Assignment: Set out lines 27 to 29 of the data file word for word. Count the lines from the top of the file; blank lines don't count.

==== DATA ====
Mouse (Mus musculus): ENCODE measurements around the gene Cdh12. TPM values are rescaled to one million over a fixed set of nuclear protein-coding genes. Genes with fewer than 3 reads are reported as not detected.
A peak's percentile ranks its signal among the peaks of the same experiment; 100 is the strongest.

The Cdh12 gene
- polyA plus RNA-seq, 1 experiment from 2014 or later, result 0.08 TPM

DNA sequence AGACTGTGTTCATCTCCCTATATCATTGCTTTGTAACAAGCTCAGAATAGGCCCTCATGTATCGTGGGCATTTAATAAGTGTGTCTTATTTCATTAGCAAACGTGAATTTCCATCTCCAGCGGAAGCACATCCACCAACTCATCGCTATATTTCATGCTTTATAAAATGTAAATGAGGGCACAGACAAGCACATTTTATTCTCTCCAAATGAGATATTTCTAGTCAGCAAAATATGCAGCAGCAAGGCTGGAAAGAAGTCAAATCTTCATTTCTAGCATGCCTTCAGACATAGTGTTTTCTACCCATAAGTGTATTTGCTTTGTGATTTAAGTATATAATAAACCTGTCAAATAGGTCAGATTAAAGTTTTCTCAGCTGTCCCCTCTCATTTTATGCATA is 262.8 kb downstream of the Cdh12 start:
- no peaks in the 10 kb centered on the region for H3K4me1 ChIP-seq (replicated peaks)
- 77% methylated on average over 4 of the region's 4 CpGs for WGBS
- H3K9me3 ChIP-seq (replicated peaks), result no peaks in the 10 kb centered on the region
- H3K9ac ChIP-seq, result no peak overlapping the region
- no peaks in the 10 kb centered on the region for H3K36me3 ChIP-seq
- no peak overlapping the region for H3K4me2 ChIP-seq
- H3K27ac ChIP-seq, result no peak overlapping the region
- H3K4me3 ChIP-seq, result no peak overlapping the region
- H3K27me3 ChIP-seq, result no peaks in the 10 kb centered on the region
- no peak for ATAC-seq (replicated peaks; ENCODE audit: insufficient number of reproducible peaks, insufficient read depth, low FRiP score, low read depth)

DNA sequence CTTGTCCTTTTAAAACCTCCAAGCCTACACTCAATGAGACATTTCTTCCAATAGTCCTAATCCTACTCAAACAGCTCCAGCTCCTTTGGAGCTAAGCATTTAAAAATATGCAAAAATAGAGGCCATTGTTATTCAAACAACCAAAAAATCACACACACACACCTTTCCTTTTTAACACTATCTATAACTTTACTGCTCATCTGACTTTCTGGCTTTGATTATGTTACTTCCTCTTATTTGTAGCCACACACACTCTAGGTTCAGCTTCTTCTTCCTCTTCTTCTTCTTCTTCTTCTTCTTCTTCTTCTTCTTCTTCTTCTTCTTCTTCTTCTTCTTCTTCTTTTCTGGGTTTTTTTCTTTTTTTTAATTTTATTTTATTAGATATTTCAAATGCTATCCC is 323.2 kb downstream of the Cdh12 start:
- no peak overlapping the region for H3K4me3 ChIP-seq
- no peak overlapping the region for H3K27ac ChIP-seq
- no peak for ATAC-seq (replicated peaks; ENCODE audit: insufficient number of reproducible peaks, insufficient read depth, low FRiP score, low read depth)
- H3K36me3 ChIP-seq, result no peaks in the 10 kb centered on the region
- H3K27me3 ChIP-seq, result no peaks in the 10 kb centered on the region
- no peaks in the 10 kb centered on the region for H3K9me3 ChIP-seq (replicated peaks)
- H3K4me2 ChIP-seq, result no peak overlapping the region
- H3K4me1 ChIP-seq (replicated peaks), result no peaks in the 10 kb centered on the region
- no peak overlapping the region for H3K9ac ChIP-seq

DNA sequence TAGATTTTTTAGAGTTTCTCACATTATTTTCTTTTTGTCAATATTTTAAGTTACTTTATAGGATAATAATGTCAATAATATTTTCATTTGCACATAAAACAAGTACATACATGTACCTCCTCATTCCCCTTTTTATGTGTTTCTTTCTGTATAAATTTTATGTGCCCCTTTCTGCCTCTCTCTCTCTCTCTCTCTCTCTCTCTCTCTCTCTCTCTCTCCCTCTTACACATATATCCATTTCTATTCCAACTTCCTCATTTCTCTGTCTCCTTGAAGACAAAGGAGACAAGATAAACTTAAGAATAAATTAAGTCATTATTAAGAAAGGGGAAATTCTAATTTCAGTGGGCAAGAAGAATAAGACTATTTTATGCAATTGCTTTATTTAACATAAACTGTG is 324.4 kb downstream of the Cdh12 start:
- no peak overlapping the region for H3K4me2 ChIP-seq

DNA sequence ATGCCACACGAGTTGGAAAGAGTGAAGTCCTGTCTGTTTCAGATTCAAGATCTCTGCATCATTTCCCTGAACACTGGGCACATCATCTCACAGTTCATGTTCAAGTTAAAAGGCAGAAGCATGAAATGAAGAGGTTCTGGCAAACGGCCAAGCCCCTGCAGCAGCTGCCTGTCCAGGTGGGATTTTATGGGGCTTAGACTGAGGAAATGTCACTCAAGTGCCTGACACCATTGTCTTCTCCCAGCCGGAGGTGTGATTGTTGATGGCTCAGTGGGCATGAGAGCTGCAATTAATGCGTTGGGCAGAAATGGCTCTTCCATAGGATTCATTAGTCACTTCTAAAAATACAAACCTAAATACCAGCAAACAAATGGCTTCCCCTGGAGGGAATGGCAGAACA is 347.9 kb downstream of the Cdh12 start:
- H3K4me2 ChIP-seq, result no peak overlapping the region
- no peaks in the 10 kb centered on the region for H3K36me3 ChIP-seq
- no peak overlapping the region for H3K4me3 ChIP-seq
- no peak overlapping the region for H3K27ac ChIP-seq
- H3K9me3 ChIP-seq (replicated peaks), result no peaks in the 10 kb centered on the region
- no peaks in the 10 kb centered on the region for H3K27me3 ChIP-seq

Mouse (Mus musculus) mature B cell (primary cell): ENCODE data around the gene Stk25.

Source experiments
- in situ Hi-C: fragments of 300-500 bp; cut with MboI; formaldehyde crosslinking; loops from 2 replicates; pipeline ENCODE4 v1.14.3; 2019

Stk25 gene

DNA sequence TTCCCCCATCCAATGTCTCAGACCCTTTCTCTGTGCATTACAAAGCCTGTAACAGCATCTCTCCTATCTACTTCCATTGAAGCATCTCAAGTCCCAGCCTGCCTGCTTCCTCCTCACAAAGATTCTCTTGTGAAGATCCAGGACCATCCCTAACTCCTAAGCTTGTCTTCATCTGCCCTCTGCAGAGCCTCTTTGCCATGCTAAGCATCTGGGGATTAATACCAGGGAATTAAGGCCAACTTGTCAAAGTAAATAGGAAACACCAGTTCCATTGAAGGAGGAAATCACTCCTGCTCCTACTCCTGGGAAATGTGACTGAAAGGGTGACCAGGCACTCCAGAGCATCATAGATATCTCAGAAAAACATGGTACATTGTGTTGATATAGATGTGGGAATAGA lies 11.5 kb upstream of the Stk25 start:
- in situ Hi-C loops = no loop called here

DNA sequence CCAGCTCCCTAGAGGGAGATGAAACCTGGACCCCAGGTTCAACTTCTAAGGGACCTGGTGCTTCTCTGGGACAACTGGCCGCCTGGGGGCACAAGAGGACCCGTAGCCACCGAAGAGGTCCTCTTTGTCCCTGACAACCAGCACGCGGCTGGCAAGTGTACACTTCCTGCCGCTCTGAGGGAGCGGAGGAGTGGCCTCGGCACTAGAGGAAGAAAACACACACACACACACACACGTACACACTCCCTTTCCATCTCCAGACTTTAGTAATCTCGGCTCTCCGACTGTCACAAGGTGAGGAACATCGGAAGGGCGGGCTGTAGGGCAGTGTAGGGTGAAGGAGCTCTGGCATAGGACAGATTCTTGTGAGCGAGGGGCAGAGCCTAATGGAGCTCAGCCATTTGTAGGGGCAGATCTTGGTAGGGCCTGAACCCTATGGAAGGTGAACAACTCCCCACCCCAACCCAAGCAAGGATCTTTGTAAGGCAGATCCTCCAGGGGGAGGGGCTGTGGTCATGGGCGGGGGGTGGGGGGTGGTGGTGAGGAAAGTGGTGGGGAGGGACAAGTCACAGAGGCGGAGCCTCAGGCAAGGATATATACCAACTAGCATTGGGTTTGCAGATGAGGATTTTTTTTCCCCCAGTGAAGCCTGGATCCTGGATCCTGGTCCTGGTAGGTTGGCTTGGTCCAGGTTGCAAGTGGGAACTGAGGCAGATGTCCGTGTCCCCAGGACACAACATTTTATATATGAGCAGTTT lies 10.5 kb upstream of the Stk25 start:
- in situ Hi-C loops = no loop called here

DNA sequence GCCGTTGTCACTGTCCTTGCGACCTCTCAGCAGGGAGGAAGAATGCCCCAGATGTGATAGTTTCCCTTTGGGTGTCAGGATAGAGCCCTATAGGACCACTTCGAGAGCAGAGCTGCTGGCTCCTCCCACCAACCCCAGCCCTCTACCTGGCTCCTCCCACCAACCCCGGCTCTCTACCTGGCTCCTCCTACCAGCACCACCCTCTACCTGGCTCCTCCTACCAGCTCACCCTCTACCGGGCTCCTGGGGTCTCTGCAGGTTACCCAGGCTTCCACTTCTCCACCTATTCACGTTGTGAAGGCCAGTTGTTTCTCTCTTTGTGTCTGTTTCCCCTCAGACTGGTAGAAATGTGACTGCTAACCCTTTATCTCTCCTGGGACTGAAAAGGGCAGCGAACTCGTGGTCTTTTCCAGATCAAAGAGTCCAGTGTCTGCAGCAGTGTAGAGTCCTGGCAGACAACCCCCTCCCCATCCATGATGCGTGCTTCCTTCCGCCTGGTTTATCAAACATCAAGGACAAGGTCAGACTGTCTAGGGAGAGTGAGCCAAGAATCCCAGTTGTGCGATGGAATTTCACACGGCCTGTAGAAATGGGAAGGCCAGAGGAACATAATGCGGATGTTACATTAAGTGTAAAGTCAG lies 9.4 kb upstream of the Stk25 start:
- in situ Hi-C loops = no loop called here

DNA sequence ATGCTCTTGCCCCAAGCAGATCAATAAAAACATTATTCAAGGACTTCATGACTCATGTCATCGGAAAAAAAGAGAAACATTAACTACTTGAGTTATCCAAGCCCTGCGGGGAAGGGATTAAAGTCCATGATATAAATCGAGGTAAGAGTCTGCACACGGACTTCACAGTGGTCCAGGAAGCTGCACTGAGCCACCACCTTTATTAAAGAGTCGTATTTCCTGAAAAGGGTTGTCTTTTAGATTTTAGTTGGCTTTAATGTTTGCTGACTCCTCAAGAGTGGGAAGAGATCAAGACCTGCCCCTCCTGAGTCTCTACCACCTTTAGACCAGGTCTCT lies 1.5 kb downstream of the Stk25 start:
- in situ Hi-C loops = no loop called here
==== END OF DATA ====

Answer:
- no peak overlapping the region for H3K4me2 ChIP-seq

DNA sequence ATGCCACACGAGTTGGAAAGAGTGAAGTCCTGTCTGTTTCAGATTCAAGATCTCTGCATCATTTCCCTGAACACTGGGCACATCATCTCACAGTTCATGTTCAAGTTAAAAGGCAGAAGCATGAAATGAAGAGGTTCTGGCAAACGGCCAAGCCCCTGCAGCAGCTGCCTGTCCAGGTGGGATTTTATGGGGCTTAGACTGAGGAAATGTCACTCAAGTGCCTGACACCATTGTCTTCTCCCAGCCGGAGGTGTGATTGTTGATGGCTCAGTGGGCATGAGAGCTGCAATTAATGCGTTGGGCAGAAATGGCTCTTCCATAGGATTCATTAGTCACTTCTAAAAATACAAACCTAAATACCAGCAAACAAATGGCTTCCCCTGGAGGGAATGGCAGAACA is 347.9 kb downstream of the Cdh12 start:
- H3K4me2 ChIP-seq, result no peak overlapping the region